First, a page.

Why Facebook Is Getting Serious About Delivering Sports Video To The Next Billion Digital Users
On Monday, September 4th, the Indian Premier League (IPL) held its media rights tender process for the rights to stream Indian Cricket matches for five years from 2018 to 2022. A total of 24 companies participated in the invitation to tender (ITT), to bid for the broadcast and digital rights both in India and globally. Only 14 of the 24 ITT respondents actually made bids, with the winner being the 21st Century Fox owned pay-TV network, Star India. The network acquired the rights for $2.55 billion in a consolidated bid for the broadcast and the digital rights. Among the bidders for the digital rights were Reliance Jio, Airtel and Facebook. Facebook’s bid was worth $609 million, or 10 cents per Indian citizen, spread out over the five-year duration of the contract.
The tenth season of the IPL’s flagship T20 cricket tournament, which took place from April 2016 to May 2017, garnered 1.25 billion views for its 59 matches – 22.5% increase on the previous season, according to the Broadcast Audience Research Council (BARC) India. It is important to note that the BARC figures only refer to TV viewership and not digital streams. Either way, Facebook’s bid represents an audacious escalation in its video content acquisition strategy.
The next billion meets the next stage in Facebook’s media transition
Facebook’s IPL digital rights bid highlights two core strategic imperatives for Facebook as a global media player. Firstly, it needs to start investing heavily in premium video content if it wants to retain engagement on its platforms. In MIDiA Research’s April 6 market consumer survey, only 8% preferred watching video on Facebook to YouTube, and only 12% viewed live video on Facebook. As the TV industry knows to its cost, live premium sports is still a significant content draw; it consistently engages video audiences, and helps to explain the price inflation in the multi-year auctions. The 34.8% price inflation on the previous bidding round in 2008, which Sony Pictures Network won (outbid yesterday by Star), and the halving of the rights durations from 10 to five years is symptomatic of the overall inflation of the sports rights market and the escalating number of new bidders, such as Facebook, now moving into the space.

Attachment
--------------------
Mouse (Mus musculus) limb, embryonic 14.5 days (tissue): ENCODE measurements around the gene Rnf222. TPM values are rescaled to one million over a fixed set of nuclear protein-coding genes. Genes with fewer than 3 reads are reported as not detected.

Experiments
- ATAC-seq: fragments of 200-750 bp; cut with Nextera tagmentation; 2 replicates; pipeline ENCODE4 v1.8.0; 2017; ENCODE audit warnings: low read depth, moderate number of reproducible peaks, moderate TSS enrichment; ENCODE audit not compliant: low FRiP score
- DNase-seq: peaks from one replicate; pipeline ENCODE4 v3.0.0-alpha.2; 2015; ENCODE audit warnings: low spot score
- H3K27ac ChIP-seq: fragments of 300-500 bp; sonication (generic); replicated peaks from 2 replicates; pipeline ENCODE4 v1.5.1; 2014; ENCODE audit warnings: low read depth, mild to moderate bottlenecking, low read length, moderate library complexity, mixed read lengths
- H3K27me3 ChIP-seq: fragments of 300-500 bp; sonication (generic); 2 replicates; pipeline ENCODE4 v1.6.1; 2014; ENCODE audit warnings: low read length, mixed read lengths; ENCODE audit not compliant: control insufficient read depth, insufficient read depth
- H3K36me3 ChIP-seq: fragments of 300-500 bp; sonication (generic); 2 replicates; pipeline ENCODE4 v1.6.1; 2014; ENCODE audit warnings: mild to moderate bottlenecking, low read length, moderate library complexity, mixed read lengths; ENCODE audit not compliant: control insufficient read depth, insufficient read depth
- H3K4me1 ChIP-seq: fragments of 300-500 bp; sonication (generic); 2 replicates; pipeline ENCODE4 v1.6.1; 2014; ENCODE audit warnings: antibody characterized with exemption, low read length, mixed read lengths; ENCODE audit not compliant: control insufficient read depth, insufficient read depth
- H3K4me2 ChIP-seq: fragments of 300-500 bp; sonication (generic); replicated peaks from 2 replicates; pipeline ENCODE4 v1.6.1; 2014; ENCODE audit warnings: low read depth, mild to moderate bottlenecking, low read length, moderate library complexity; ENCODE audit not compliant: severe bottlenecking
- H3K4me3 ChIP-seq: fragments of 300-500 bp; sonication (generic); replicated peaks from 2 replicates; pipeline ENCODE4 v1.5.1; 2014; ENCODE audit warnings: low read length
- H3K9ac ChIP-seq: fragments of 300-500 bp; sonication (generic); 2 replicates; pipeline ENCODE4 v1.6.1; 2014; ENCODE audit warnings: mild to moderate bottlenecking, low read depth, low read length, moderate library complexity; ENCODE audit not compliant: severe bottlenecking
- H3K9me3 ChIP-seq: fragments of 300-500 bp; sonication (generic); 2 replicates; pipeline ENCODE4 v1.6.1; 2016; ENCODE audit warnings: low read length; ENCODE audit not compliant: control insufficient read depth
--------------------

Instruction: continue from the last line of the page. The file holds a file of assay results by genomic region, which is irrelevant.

The second big strategic objective for Facebook is the battle for the next one billion digital users, who, overwhelmingly, will be located in India. Facebook is primarily locked in a race with Google to become the preferred digital conduit for these new market entrants and the Facebook Free Basics plan—blocked by India’s telecom regulator in 2016, which, offering zero-rated mobile plan through local carriers, demonstrated how keen Facebook is to capture these new digital users. For publicly listed technology companies focused on continual growth India is a strategic market which they cannot be seen to be ignoring. And with development markets entering into a post growth phase, emerging markets like India are crucial for future growth potential.
Yesterday the IPL, next year the NFL?
Beyond the strategic imperatives of breaking into the Indian market, Facebook might just be readying its processes for next year when Verizon’s four-year $1 billion NFL mobile rights deal comes up for renewal. If Facebook was prepared to pay $609 million for IPL digital, then Facebook paying $1 billion plus for NFL mobile rights to serve its core US user base becomes entirely plausible. And if that happens, what are the chances of Disney’s new 2018 ESPN SVOD service staying on the side lines? After all, BAMtech – 75% of which is owned by the Walt Disney Company – was named as one of the IPL bidders yesterday although no bid amount was stated in the final tally.
Yesterday saw the opening moves in the next phase of sports coverage on digital platforms.